An outlook report from the Ministry projects a meagre maize production of approximately 696 116 tonnes, a steep decline from the estimated 2,3 million tonnes predicted for 2023.

Intriguingly, Zimbabwe's self-sufficiency level in maize production is even lower than the surplus held by South Africa. South Africa is the only country in Southern with a maize produce surplus.

This forthcoming harvest is poised to be the smallest since 2016 when Zimbabwe managed to produce a mere 512 000 tonnes.

A recent government report revealed that maize cultivation area diminished by 12% this season, as farmers planted fewer crops.

Consequently, the severity of this situation has caused the number of food-insecure individuals to soar, surpassing three million people, a significant percentage when compared to Zimbabwe's total population of 16 million.

Further investigation by Equity Axis Research sheds light on the matter, unveiling a monthly decrease in maize imports from US$49 million to US$42 million, based on the latest trade data for January.

Furthermore, the average imports over the past six months amounted to US$23 million.

While the monthly reduction is evident, the comparison against the average import level indicates the severity of the situation.

Moreover, concerns are mounting over the dry weather conditions, which pose a threat to maize harvests in South Africa, Zambia, and Zimbabwe, the prominent maize producers in southern Africa.

Zambia, the region's second-largest maize producer after South Africa, has already declared a drought disaster, intensifying pressure on South Africa to supply maize to neighbouring countries.

Zambia represents Zimbabwe's primary competitor in terms of maize imports.

South Africa's production forecasts also paint a challenging picture.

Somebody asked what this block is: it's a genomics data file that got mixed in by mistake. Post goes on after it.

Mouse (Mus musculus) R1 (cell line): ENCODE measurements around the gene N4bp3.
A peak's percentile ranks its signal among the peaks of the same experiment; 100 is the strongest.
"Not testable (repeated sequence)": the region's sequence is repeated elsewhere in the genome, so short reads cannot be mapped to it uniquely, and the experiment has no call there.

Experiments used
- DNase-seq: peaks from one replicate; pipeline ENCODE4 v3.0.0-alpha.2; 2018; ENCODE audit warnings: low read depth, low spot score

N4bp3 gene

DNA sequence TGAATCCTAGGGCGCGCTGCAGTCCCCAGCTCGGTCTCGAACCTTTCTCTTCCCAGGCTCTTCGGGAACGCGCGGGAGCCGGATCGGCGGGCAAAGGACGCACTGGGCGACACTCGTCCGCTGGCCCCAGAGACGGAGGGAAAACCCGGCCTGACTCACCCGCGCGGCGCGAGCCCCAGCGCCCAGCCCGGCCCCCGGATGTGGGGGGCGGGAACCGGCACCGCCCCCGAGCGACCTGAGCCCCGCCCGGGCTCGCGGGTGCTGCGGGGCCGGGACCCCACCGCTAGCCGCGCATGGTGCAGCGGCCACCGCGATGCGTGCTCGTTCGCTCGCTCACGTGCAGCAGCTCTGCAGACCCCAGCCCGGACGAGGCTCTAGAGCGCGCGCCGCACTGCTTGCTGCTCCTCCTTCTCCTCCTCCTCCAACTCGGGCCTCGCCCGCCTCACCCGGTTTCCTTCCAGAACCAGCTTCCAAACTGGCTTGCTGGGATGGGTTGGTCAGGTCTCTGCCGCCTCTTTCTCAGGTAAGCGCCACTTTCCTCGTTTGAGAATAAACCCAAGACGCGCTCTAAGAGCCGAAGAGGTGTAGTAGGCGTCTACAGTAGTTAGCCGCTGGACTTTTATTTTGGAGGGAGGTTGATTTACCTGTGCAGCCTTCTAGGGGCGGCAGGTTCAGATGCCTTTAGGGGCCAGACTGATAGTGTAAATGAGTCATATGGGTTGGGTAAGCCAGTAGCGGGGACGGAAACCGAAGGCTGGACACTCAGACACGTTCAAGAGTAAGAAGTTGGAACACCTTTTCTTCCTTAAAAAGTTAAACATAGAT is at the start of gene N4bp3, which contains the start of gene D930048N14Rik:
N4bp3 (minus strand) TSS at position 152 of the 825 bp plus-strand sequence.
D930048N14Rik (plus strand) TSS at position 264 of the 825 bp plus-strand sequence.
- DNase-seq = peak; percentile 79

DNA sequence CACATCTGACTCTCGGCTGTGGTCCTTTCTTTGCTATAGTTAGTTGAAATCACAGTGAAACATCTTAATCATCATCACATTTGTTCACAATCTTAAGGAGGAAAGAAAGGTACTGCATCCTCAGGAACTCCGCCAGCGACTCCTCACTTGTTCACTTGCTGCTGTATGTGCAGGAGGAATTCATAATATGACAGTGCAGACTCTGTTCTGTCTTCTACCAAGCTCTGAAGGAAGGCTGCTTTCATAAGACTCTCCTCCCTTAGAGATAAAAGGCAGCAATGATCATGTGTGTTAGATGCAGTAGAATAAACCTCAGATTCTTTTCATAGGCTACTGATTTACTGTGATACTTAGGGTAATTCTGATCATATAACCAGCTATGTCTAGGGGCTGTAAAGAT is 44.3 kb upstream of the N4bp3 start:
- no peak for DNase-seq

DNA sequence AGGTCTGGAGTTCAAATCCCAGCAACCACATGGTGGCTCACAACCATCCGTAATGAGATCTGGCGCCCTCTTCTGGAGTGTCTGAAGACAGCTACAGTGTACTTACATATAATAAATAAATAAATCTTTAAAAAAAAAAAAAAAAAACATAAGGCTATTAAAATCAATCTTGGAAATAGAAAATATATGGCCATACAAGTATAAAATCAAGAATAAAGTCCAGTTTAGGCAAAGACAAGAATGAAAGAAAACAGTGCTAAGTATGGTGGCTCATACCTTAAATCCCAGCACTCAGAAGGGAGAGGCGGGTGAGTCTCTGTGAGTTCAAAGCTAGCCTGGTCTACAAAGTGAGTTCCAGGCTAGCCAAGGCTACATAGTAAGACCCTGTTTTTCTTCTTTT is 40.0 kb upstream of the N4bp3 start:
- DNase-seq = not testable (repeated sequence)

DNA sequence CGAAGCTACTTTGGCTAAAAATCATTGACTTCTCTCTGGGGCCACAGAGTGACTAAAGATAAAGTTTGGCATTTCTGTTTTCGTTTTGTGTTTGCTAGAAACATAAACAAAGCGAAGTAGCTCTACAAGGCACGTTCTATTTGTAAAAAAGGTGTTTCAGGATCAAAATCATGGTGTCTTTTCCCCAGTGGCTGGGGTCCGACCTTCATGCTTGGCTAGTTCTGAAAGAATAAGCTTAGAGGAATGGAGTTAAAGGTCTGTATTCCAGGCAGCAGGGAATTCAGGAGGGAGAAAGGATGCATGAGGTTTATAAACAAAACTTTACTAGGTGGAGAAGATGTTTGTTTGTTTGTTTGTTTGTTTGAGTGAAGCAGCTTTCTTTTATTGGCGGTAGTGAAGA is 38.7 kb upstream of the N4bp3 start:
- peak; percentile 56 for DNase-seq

The Crop Estimate Committee projects a decline in South Africa's 2023/24 white and yellow maize harvest to 7,6 million tonnes (down 17% YoY) and 7,3 million tonnes (down 8% YoY), respectively.

Consequently, the overall maize production estimate hovers around 14,9 million tonnes, marking a 13% YoY decrease.

Although significantly lower than the previous season, this expected maize harvest would still fulfil South Africa's annual maize consumption of approximately 12 million tonnes, enabling the country to remain a net exporter, albeit with a considerably reduced volume compared to previous years.

Approximately 2,9 million tonnes of maize would be available for export, disregarding the amount South Africa needs to store in their silos as a precautionary measure.

The plight of Zimbabwe's maize situation is dire, marred by drought-induced devastation and declining agricultural output.

With a drastic reduction in maize production, increased food insecurity, and diminished maize imports, the country faces a formidable challenge.

The effects are further compounded by the precarious conditions in South Africa and Zambia, which heighten the pressure on regional maize supplies.